Unfortunately backs are a real pain! It is thought that between 60-80% of the population experience lumbar back pain (peak performance, 2011). Backs are an extremely complex structure and any problems should be diagnosed by a professional osteopath, chiropractor, or physiotherapist. However evidence suggests that it is a misconception that there is nothing you can do but rest. Most common lumbar back pain derives from a sprain, a strain, an acute trauma incident or overtraining. This can often be due to an underlying weakness. That weakness can often be a lack of core strength or a lack of mobility around the joints. This can consequently lead to a cycle of immobility in which other muscle groups compensate for an underlying weakness. This imbalance increases the risk of further injury.
What can you do?
1. Free the mind from negative energy! Sounds a bit ‘hippy’ but being positive and proactive about recovering from any injury or illness is half the battle.
2. If injury is acute take anti-inflammatory drugs such as nurofen/ibuprofen to reduce pain and inflammation.
3. If it’s muscular use contrast bathing to increase blood flow and reduce inflammation. Two minutes hot, two minutes cold x 5 to affected area.
4. Hydrotherapy Hot tub with Bay spas or sports or holistic massage with Hands on clinic or a qualified sports masseur. (Andy Bwye, Lee Weston)
5. Nutrition – Empirical and anecdotal research suggests that dietary changes can reduce inflammation and provide essential nutrients and hydration to discs (LaserSpineinstitute, 2012). From this it can be inferred that if the disc has more water in it a bigger gap will occur between the facet joints reducing risk of an impinging nerve. Eat omega 3/6 fatty acids. (fish, nuts, olives, avocados) and avoid too much processed and packaged food or dairy.
6. Protect. It’s too easy to get fed up with being injured and come back to early. I did it myself in my mid twenties and spent a year with the same recurring back problem. Only return to your sport when you have full range of motion pain free.
7. Stretch & Strengthen Light stretching even in the acute stage of an injury can aid circulation, provide essential nutrients for spine, and avoid seizing up!
- Arm raise (sideways x 10, forwards x 10, up and rotate x 10) All planes of movement.
- Core Ball or chair knee raise. (working illiopsoas muscle). Sitting on a ball or a chair hold your hips and keep your whole body still and raise one knee up and then stop before it hits the floor. Do 50 on each side.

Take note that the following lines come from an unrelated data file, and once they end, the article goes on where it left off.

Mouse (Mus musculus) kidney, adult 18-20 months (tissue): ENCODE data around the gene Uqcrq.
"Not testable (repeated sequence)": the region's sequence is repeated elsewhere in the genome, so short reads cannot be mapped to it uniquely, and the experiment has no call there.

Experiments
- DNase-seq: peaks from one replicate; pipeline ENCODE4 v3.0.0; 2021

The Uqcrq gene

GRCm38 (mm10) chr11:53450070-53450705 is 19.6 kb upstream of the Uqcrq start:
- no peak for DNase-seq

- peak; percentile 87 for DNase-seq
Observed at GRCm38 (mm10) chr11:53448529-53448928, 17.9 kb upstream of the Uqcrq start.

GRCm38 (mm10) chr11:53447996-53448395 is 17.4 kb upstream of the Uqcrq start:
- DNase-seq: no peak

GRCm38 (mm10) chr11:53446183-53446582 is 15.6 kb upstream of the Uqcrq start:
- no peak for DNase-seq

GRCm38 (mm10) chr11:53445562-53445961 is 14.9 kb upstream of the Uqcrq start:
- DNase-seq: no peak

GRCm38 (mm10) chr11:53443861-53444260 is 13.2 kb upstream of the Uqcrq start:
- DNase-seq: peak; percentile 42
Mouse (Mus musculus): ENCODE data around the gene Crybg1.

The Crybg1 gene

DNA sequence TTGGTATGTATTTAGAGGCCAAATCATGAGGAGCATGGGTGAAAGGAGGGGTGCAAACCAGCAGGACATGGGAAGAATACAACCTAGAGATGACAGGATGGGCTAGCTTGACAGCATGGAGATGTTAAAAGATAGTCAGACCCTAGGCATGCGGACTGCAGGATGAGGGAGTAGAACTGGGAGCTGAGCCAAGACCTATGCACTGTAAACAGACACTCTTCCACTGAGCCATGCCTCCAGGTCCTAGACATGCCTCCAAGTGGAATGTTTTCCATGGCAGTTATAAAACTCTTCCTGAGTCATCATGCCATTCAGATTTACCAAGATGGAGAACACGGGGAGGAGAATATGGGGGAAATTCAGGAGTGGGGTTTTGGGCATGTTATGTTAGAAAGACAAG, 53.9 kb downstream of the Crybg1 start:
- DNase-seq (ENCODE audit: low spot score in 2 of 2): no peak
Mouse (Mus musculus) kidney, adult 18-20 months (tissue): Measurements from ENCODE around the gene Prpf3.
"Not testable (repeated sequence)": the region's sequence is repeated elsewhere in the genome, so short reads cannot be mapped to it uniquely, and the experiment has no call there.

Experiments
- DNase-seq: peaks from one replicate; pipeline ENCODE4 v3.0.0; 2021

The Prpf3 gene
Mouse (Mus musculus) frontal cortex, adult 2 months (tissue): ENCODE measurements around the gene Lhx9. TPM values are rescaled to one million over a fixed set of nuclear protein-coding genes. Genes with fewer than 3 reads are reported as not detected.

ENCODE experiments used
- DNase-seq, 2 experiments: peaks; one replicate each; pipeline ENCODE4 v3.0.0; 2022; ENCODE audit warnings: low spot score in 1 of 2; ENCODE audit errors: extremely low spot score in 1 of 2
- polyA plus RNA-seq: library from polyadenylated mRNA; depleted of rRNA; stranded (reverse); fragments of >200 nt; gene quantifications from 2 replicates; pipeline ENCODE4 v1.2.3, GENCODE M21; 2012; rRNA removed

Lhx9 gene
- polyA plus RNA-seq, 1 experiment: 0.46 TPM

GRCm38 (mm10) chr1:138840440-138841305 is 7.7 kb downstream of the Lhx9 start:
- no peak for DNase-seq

- Pelvic clock. Lay on your back with your feet elevated on a chair. Rotate your pelvis to 12 o clock then 6 o clock keeping your hips on the floor at all times. Repeat 3 sets of 20 repetitions.
- Prone Superman – Lying face down on the floor extend your left arm and your right leg. Keeping your hips and lumbar spine down at all times extend through thoracic spine (top of your back). 3 x 12 each side. For an extension come onto your knees and with intra abdominal pressure repeat the exercise maintaining alignment in your pelvis and strength in the arm and leg. (I call this Hitlers Dog)
- Side leg raises – come onto your right elbow, bend your knees bringing your heels to your glutes. Push your hips up exhale and raise your left leg, inhale and bring it back down. 3 x 12 both sides.
- Chair Hamstring stretch. Put your foot on a chair and lean forward until you feel a good stretch in your hamstring. Hold for 1 minute increasing the stretch as you breathe out. Stretching your hamstrings in this way puts less pressure on the sciatic nerve which if impinged by a disc can lead to back, glute, and leg pain. Increased hamstring mobility will take pressure off of the back. Strengthening the core will create more space for the nerves and strengthen erector spinae muscles surrounding vertebrae to protect your spine.
- Glute stretch. Lye on your back with your legs bent and elevated. Bring your left ankle to your right knee. Use your breathing to increase the stretch by pulling your leg into your ankle and pushing your ankle into your knee. This can help release a deep glute muscle called the piriformis which can take pressure off of your back and hips.
- Plank. Engage your pelvic floor and glutes and plank for 3 sets of 30secs/1/2 minutes depending on your level.
- Swim Kicks. Lie face down in a prone position. Keeping your hips and lumbar spine on the ground bring your legs up fully extended and kick for 3 x 20 seconds.
- Cycle and Swim. Low impact sports can aid back rehabilitation.
8. Prehab – Take up yoga/pilates and develop core strength. In my own experience increasing mobility around my hamstring joints and getting into yoga and developing core strength has greatly alleviated back pain and recurrent back problems.Disclaimer: I’m not a physiotherapist or a doctor so cannot diagnose injuries. However I can help to protect, stretch, and strengthen key areas to make you stronger and less likely to suffer pain and injury. See www.bayfitness.co.uk for more info.